Adventureland!,  Family Dynamics,  The Sacred Arts

When it’s Plausible to Live in Two Cities

For something completely different, I am participating in Finish the Sentence Friday, because I read Katie Hall’s post, decided I wanted to write about this week’s prompt, and actually had time to do so.

 If I could live anywhere I’d live…

Okay, first of all, I’m slightly tweaking the prompt, because anyone who knows anything about me knows I want to live somewhere in France or Italy more than I want a new baby kitten or a big scoop of gelato, so that wouldn’t be a fun topic. It’s predictable. I do NOT want to be predictable.

So, I’m making a slight alteration…

If you could live anywhere in the U.S., where would you live?

Some of you may already know the answer to this one too, but most of you probably don’t. I know you’re all dying to know, so without further ado…

I would live in San Francisco. Or New York. I can’t decide on my hypothetical dream location, so I’m just going to say both, because in dreams? Completely plausible.


With San Francisco, it was love at first sight. One early morning on our way to go camping when I was a wee little girl, dad yelled through the cab of the truck to the covered truck bed where my sister and I nestled in our sleeping bags, “Girls, look! It’s San Francisco.” We poked our sleep-fuzzed heads up. It was beyond beautiful and vibrant, both characteristics missing from my hometown, yet visible here in abundance. Ever since that moment, driving through the city a billion years ago, I knew it was special. I wanted to live there; I already felt a part of it. Especially since I am a bit eccentric.

My love of New York, on the other hand, was more of a slow burn. Before I visited my friend there about five years ago, I was indifferent to the idea of the city. It kind of sounded dirty, crowded, noisy, and prone to icky weather. After my first visit I discovered that yes, while it can be all the above, it transcends all of those negative qualities with its, well, superlativeness. New York is just more of the best of everything. So I loved it, but not enough to want to live there (mostly because I am not friends with snow or any of its close relatives, like sleet or slush).  Over the years, though, as I matured and changed, the city grew on me. By the time I went there with Mike last October (see here, here, here and here), I was hooked.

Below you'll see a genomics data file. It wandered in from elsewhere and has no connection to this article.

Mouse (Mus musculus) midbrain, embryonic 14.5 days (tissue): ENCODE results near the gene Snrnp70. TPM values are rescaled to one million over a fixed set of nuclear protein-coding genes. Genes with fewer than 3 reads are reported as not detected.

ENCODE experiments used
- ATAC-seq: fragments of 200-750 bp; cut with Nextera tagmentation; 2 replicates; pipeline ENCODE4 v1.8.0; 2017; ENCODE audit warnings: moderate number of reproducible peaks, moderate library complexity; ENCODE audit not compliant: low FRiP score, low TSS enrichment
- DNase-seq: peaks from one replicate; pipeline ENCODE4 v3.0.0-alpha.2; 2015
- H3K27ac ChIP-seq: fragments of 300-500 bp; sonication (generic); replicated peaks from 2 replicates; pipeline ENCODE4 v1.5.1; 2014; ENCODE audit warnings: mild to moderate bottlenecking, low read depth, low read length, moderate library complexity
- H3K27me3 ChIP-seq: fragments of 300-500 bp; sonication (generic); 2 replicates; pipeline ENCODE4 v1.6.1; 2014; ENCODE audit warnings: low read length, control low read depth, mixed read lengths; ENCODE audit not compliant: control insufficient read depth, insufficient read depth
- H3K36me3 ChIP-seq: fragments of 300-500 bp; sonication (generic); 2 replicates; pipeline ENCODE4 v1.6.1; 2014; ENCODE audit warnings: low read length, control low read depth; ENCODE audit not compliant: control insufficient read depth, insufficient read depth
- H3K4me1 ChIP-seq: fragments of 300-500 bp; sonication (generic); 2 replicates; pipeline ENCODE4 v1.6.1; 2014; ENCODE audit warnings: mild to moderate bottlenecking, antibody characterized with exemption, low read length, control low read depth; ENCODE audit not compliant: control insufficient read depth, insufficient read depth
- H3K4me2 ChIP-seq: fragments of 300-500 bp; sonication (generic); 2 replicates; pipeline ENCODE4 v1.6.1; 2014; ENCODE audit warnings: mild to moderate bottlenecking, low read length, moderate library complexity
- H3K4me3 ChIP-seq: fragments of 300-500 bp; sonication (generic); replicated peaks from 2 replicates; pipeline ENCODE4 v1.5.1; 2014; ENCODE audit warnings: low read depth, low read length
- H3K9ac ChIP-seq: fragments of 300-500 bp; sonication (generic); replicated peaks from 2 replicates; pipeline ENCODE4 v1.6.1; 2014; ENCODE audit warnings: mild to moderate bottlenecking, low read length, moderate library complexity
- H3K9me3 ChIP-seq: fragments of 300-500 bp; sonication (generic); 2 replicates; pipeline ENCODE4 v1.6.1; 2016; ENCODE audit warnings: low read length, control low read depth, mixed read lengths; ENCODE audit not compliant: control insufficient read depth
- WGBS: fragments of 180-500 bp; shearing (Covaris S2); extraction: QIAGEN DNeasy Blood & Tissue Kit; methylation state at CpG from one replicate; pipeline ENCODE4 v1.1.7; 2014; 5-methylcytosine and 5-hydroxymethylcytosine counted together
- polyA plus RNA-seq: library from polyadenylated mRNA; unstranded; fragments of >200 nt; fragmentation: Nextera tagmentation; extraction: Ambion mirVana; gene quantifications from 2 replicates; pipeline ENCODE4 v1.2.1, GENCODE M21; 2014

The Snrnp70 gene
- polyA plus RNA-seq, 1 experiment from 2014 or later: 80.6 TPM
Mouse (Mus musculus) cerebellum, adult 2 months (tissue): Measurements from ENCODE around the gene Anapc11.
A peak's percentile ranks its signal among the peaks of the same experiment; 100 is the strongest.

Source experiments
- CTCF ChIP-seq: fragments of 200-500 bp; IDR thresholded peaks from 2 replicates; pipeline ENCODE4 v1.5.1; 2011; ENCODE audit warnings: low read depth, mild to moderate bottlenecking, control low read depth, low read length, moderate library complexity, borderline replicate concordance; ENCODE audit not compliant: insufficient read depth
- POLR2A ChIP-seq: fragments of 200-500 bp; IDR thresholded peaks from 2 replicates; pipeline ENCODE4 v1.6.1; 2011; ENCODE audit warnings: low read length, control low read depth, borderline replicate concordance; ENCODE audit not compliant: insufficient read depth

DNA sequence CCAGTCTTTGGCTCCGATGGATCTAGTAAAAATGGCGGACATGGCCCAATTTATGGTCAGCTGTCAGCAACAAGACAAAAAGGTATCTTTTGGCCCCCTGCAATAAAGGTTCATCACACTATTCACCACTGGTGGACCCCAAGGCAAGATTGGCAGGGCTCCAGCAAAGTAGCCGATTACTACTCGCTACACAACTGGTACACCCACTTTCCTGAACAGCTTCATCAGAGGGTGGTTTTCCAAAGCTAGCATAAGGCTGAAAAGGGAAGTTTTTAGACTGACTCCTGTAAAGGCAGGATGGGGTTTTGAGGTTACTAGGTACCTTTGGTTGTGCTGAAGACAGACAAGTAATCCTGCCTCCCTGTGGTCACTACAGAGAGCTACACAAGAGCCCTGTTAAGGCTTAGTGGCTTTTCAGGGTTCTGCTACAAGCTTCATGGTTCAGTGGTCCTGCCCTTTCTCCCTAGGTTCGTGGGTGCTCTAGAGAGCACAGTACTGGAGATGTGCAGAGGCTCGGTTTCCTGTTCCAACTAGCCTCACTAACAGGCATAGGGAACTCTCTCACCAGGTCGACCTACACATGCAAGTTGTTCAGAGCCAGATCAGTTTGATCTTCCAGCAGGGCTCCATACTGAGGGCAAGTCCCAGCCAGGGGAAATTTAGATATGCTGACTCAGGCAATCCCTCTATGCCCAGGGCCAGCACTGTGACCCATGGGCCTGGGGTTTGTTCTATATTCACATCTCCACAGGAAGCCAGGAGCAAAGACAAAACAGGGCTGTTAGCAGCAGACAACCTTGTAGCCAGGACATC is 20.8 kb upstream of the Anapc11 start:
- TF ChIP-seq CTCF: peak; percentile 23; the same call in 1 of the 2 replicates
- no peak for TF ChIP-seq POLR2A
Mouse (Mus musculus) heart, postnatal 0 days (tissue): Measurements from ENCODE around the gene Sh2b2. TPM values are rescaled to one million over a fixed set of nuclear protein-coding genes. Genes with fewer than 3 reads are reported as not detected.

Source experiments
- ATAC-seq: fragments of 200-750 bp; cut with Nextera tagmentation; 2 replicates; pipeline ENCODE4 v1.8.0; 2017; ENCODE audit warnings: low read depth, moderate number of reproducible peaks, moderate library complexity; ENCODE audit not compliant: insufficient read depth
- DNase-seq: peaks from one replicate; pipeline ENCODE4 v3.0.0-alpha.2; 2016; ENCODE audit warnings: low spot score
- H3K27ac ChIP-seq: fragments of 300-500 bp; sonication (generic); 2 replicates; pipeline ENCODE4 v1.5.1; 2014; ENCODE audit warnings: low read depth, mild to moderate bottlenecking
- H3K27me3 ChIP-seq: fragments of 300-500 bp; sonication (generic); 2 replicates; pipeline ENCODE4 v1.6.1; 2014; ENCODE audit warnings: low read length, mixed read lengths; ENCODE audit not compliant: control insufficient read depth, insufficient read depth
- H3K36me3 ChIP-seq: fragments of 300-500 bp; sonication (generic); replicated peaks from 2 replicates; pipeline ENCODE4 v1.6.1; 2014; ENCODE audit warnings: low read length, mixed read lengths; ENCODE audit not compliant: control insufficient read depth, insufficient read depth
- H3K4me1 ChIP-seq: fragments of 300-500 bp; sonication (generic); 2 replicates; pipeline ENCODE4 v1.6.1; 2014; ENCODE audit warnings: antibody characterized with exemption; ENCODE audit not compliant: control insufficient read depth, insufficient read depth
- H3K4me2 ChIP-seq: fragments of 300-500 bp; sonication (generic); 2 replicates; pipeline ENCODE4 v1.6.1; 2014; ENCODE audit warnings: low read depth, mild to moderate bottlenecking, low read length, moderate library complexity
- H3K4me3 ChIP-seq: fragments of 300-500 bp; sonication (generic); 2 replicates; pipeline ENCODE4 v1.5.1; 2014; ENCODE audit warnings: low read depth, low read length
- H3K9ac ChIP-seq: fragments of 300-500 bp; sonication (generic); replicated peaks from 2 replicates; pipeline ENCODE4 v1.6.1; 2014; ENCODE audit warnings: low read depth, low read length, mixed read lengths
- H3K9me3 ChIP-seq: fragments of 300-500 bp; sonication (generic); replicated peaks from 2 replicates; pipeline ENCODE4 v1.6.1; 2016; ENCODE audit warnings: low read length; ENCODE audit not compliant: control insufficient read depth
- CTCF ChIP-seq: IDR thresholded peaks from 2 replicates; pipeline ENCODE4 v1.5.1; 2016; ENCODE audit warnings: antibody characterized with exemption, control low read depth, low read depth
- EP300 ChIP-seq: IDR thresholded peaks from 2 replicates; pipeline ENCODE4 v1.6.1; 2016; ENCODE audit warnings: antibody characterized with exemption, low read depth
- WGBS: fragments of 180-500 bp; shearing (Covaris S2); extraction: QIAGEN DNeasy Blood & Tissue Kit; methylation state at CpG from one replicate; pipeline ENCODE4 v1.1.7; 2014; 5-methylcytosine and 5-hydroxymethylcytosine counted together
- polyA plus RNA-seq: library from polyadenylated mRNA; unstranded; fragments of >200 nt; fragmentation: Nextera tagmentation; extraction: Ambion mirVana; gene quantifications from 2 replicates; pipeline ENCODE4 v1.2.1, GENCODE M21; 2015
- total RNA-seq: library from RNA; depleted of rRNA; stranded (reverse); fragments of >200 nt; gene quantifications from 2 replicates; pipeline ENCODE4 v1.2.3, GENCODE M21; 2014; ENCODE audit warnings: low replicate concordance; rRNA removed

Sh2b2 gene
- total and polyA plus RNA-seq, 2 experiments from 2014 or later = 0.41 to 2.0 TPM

These two bi-coastal cities have a few key elements in common that draw me to them, elements which I consider vital to any place I’d choose to live:

  1. Amazing food
  2. Vibrant cultural life
  3. Amazing food
  4. A significant interest in the arts
  5. Beauty

So if these two cities are so ab-fab, you ask, why haven’t I ever lived in either place? Well, these cities both have something else in common, a less appealing feature – I couldn’t afford to live in either of them. Sure, perhaps if I wasn’t all rigged up with old married-lady responsibilities I’d go live as a starving artist under the Golden Gate/Brooklyn Bridge. But I am selfless, and must think of the good of my spouse, who wouldn’t like eating out of a garbage can, even if the food did originate from Pastis or Absinthe.

And that is what makes a marriage work. Not forcing your spouse to eat from a dumpster.

Finish the Sentence Friday


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